(5) High-k Gate Dielectric Liquid-Based Oxidation
 The Hf13 4Si22 2O33.1N31 3 gate dielectric layer deposited in step (3) or (4) may have defects such as oxygen vacancies (and incorporated carbon if deposited by CVD with organic precursors) which can lead to large leakage currents. The preferred embodiments oxidize the high-k oxynitride dielectric layer; but rather than a gas phase oxygenation (such as oxygen-bearing plasmas or thermal treatment in oxygen containing ambients), a liquid-based chemistry oxidation is used. In particular, immerse the high-k coated substrate into a water solution of 5% by volume H2O2 at 65° C. for 7 minutes; see FIG. 1c. This provides low temperature and limited oxidation and avoids SiO2 growth at the high-k oxynitride-Si interface, which would degrade the overall dielectric constant. The hot H2O2 treatment also leads to some replacement of nitrogen by oxygen in the dielectric (again XPS data for experimental compositions):
Hf13 4Si22 2O33 1N31 3→Hf14 2Si20 3O40 9N24 6
 The cation to anion ratio remains about 1 to 2, and the measured effective oxide thickness remains about 1.3 nm, but the leakage current drops.
 After the liquid-based oxidation, anneal the substrate in an inert (N2) atmosphere at 1000° C. for 60 sec. This anneal somewhat further improves the electrical characteristics of the high-k metal-Si oxynitride dielectric; possibly by further curing defects. It may also be desirable to perform the N2 atmosphere anneal prior to the H2O2 treatment.
 For the split gate option (4), the high-k gate dielectric is deposited on both silicon (low voltage devices) and silicon dioxide (high voltage devices). Experimentally, liquid-based oxidation of Hf6 9Si24 7O44 5N23 9 deposited on a thin silicon dioxide layer also showed nitrogen replacement by oxygen and improved electrical characteristics similar to that of the high-k oxynitride on silicon. In particular, for HfwSixOyNz on thin silicon dioxide, the hot H2O2 drove the reaction:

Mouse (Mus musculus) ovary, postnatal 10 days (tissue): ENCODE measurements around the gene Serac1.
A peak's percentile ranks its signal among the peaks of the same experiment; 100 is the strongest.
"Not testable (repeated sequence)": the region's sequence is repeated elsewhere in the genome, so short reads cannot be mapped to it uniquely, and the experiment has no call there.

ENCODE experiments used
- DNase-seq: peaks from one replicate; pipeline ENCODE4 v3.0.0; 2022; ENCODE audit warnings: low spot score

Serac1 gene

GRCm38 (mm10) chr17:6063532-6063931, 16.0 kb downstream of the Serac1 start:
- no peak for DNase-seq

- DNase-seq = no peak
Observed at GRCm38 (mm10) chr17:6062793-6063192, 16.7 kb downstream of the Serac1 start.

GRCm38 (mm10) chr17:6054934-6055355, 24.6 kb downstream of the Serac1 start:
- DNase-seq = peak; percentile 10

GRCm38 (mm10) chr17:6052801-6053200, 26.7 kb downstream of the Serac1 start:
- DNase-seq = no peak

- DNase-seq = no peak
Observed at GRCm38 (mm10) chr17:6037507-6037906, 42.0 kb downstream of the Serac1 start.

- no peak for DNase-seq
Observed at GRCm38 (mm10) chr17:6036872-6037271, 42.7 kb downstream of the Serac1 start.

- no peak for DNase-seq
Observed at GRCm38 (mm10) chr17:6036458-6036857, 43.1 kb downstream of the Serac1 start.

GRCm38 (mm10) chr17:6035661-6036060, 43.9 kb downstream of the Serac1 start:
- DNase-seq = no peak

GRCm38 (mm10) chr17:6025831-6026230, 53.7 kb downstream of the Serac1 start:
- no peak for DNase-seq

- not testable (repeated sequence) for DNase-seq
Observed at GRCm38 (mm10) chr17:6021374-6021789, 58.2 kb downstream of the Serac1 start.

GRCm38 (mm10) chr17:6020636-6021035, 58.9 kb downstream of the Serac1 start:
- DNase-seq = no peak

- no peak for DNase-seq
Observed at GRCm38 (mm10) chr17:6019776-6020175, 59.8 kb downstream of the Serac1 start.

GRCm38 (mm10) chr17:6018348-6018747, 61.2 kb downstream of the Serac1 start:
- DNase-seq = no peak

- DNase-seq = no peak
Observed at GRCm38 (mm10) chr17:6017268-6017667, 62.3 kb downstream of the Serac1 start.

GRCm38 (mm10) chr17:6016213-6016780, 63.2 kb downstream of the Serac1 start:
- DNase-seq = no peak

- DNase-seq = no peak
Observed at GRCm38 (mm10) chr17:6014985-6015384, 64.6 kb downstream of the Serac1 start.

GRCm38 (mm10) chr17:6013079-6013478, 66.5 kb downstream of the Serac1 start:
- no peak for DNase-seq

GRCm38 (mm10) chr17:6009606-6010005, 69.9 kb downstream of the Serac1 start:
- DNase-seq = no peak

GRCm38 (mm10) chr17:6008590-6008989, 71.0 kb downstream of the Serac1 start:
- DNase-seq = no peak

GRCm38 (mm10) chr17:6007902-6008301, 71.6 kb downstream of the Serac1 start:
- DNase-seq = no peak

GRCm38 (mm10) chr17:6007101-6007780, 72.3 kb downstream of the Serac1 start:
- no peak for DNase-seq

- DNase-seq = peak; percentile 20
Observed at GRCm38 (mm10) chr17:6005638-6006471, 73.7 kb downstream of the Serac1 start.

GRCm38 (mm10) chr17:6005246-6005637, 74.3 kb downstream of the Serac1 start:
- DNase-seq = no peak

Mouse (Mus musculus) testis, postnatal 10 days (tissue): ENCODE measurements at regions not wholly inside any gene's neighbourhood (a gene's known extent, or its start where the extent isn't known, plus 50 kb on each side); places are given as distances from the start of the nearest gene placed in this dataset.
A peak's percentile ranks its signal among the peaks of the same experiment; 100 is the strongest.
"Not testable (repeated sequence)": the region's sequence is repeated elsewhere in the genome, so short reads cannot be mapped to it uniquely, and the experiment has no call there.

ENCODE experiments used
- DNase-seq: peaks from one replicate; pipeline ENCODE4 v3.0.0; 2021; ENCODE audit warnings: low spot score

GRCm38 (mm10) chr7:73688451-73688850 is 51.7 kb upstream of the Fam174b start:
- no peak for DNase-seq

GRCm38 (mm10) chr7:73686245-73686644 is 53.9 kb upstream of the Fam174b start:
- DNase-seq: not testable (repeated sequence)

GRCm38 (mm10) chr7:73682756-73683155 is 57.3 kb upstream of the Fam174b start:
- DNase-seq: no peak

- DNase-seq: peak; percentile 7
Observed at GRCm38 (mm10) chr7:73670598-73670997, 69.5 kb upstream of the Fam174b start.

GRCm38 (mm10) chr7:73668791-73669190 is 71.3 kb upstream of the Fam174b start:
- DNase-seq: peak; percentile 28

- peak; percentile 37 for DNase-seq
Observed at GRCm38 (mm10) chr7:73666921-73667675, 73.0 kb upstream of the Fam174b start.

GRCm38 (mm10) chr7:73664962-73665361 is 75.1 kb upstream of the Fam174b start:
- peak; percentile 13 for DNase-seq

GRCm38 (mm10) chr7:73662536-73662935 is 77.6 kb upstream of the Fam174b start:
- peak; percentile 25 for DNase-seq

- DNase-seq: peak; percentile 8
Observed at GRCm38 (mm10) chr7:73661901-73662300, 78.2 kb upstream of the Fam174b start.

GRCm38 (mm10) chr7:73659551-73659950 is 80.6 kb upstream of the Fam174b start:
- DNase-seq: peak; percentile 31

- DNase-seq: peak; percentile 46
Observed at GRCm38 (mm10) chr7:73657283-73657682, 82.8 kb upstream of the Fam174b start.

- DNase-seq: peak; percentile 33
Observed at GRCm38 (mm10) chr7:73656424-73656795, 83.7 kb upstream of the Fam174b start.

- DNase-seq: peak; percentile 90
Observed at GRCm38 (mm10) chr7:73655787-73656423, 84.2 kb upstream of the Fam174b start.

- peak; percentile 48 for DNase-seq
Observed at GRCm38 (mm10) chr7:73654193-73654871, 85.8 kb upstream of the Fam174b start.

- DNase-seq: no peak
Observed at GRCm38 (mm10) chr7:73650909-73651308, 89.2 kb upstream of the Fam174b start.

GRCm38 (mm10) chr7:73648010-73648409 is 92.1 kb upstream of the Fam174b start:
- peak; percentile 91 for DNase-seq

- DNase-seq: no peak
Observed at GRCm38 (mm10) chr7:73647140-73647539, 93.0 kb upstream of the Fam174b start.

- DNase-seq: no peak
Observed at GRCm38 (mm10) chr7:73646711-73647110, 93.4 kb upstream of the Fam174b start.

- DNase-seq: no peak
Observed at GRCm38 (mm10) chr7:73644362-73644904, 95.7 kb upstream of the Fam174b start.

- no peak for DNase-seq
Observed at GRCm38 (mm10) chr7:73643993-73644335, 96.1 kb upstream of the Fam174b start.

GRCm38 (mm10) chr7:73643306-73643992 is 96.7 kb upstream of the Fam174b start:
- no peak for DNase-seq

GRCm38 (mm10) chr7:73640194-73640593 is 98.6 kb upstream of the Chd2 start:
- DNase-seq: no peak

Hf6.9Si24 7O44 5N23 9→Hf7 4Si21.4O54.3N16 9
 The compositions are again from XPS data.
 Alternative liquid-based oxidation may use any chemical mixture that provides active oxygen to the high-k film. For example acidic mixtures like: H2SO4+H2O2+H2O, H2SO4+H2O, HNO3+H2O, HNO3+H2O2+H2O, HCl+H2O2+H2O; alkaline mixtures like: NH4OH+H2O2+H2O; neutral solutions like: H2O+O3 and solvents with the appropriate formulation. The liquid-based treatment can be performed in conventional immersion tanks or on spray tools where the chemicals are sprayed onto the wafer surface.
 As a comparison, experiments with deposited HfwSixOyNz without the liquid-based oxidation but with an anneal in a N2 atmosphere or at 700° C. in an O2 atmosphere for 60 seconds showed that the improvement in electrical characteristics due to the liquid-based oxidation could not be duplicated. In fact, annealing in an O2 atmosphere did not effectively replace nitrogen in the HfwSixOyNz but rather apparently grew silicon dioxide at the dielectric-Si interface and thereby increased the effective oxide thickness.
 Further, the nitrogen fraction of the gate dielectric could be reduced to 0, but the liquid-based oxidation would still improve electrical characteristics due to defect reduction, or in the case of CVD films, carbon removal.
 (6) Gate Material Deposition
 Deposit a layer of polysilicon gate material of thickness <200 nm on the treated high-k gate dielectric from step (5). The deposition may be decomposition of silane. Then dope the gate material n+ and p+ type in the NMOS and PMOS areas, respectively, by non-critical photoresist masking and dopant implantations. (Polysilicon emitters for npn bipolars would be in the n+ type area.) See FIG. 1d. Alternative gate materials such as metals and/or metal silicides, oxides or nitrides could be used, but two different metals may be needed to match the optimal NMOS and PMOS gate work functions.
 (7) Gates
 Spin on a layer of photoresist which is sensitive to deep ultraviolet; optionally, an antireflective coating (ARC) layer could be deposited prior to the photoresist in order to limit interference effects during photoresist exposure. The composition of the ARC and thickness are selected according to the exposure wavelength and the reflectivity of the underlying material. Expose the photoresist through a reticle for gates and gate level interconnects; the exposed minimal linewidth may be about 50 nm. Lastly, develop photoresist and strip exposed ARC, if any.